I think Billmon is right about “a conversation between educated, largely secular elites, with the unwashed masses free to listen in as long as they don’t challenge the wisdom of their socio-economic superiors” being the way things used to be, especially before mass media. When you consider that, once upon a time, U.S. senators were chosen by state legislatures instead of by popular vote, and presidential candidacies were brokered in the old smoke-filled rooms, you’d think we are more democratic today than ever. But it doesn’t do much good to put decisions in the hands of the people when the people are being demagogued and lied to at every turn.

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12 Comments

12 Comments

  1. Brian  •  Jul 10, 2006 @4:32 pm

    Yes, it is a brilliant post.

    It’s true there has “always been a powerful current of anti-intellectualism in American politics.” However, the past six years are the first in which I’ve seen ignorance widely celebrated as a virtue. In the 80s and 90s, reasoned analysis may have been considered a necessary evil, but at least it was considered necessary. Now, of course, critical thinking and reasoned analysis are no longer a necessary evil but simply a source of evil.

    You, Billmon, and others provide an essential service by stepping into the vacuum created by the MSM’s decision to go into the infotainment business. If a few more Soroses pitch in and help, salvation might be just around the corner.

  2. Neil  •  Jul 10, 2006 @4:48 pm

    From an futurenet.org article, The Great Divide: Prospects for an Integral Culture by Paul Ray:

    “Today, bearers of Traditionalism, the Heartlanders, are 29 percent of the population, or 56 million adults. Bearers of Modernism are 47 percent of the population, or 88 million adults. And Cultural Creatives comprise 24 percent of the adult population, or 44 million.” (http://www.futurenet.org/article.asp?id=1142).

    Traditionalist premoderns are the bulk of keeping it the same. My hypothesis is that a significant portion of the Modernists at 47 million are so busy making a living, raising a family, and/or are lost in cynicism about politics and the country that they are not paying attention.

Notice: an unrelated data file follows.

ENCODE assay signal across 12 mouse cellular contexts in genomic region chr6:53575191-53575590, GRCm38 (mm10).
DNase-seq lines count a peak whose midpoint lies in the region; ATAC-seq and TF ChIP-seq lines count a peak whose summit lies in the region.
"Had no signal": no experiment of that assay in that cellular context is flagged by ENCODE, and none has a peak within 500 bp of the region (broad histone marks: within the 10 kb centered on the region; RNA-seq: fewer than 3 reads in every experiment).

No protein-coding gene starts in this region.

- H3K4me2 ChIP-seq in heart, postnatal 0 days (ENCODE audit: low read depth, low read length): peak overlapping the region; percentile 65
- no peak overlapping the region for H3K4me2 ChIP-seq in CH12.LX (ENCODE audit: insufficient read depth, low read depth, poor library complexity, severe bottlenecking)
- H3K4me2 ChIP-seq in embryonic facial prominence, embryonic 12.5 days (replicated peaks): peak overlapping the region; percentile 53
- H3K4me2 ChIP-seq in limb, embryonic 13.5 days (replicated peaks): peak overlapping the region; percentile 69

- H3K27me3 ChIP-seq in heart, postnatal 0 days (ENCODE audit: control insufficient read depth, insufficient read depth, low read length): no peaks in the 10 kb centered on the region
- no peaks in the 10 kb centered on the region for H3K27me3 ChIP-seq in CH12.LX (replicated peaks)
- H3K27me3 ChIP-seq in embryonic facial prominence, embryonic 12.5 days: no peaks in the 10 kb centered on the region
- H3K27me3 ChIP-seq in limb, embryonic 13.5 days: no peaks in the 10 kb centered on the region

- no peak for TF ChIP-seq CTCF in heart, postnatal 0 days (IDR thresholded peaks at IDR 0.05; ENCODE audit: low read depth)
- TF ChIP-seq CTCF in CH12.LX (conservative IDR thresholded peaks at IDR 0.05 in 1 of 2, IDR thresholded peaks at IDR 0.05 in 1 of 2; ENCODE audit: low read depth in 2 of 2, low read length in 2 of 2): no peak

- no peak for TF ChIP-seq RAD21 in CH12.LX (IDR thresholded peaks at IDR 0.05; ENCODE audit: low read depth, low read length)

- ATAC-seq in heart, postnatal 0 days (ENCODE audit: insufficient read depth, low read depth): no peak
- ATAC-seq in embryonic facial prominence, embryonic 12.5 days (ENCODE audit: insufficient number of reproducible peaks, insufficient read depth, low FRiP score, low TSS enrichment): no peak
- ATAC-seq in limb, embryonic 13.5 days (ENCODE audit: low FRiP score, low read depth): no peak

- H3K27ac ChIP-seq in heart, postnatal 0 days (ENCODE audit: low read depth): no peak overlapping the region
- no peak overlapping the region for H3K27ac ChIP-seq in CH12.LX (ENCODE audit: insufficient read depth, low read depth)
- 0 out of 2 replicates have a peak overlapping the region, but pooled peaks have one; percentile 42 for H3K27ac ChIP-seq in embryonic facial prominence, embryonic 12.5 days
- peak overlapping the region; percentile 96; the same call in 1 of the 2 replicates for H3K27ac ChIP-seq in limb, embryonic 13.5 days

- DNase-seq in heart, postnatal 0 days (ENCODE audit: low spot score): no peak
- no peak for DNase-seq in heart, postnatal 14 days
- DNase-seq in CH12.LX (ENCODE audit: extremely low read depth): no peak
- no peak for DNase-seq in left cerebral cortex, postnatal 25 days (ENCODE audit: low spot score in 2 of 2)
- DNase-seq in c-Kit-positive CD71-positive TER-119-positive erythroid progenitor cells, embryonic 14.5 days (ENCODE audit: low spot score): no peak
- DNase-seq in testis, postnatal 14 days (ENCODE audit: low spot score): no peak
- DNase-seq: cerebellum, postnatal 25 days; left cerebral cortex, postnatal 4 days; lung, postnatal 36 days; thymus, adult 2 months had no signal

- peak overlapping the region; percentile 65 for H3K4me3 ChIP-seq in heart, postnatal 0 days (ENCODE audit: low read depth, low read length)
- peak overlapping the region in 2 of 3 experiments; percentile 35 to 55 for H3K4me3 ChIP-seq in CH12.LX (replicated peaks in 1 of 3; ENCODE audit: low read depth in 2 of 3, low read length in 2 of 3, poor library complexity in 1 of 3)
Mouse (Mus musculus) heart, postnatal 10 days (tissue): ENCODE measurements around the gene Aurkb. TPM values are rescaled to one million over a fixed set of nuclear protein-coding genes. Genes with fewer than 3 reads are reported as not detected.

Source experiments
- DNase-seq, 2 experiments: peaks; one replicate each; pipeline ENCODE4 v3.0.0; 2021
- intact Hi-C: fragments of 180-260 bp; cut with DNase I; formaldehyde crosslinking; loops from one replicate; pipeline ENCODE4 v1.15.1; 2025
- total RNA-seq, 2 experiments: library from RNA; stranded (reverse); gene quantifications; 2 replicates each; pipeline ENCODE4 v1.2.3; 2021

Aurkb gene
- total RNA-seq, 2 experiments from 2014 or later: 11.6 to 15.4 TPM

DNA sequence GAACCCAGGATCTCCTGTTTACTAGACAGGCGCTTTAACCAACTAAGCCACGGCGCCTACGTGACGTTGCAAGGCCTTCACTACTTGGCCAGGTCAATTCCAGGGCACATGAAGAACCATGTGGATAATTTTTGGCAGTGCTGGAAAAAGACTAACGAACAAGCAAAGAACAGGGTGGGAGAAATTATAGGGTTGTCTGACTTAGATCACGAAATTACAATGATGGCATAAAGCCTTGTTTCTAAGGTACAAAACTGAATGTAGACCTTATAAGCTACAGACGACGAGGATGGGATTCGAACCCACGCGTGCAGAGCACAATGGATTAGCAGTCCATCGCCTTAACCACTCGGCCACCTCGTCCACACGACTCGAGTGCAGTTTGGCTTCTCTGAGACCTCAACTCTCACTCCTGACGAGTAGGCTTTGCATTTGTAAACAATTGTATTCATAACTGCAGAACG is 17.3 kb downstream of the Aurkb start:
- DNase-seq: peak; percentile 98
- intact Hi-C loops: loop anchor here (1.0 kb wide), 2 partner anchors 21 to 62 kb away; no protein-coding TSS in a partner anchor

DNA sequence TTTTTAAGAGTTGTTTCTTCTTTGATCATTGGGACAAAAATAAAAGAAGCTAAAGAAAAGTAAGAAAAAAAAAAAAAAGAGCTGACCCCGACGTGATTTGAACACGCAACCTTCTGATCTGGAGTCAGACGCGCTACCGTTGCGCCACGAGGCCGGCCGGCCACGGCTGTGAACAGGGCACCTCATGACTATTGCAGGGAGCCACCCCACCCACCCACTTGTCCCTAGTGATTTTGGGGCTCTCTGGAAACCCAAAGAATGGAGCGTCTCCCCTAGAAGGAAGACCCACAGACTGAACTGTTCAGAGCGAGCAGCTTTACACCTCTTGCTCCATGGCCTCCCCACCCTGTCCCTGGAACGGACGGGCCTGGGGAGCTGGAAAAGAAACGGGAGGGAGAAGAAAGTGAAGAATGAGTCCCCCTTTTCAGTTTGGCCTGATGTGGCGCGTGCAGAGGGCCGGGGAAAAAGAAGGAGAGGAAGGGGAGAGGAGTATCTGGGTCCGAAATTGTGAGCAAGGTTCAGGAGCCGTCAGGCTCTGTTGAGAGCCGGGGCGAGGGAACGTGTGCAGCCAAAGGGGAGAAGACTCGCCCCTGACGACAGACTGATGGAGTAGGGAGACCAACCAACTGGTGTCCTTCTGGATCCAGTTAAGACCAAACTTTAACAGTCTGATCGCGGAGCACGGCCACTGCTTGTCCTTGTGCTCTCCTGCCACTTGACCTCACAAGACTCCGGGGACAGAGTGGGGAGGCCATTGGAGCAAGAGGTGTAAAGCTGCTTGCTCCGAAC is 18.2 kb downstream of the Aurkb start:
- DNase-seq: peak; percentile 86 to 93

This subgroup will also have likely been raised by Traditionalist parents, grandparents, etc. So the impetus is definitely with the status quo, vested or not.

    The article says something has to give in the next two decades because down we are a spirling’. But lets hope the mental, scientific, intellectual Moderns can be shocked with wake-up calls (another Katrina or worse on Gulf Coast or eastern seaboard, water rationing, whatever) and start paying attention.

    Us creative/progressive/liberal folks are not organized enough yet, but I think we will be. Steady on…

  3. Donna  •  Jul 10, 2006 @7:07 pm

    This post is going to sound awfully sexist of me….but I do not mean it to [or write it to] disparage males.

    If we begin to solve the dilemma for males in our culture, we will start off on a much saner footing to address some of the big problems of our day.

    Males really do believe [deep inside themselves] that ‘everything is on their shoulders’, and that they should ‘perform’ and ‘solve’ and ‘take care of’ any problems that arise. Juxtapose that deep internal set of imperatives with the dog-eat-dog competitiveness upon which our socio-economic system is based….and, no surprise, our western-civilization males learn very early to hide from others and themselves any sign of weakness, whether that weakness is physical or emotional or mental. Ask directions if you’re lost? No way. Admit to not having an answer to a problem? No way in hell….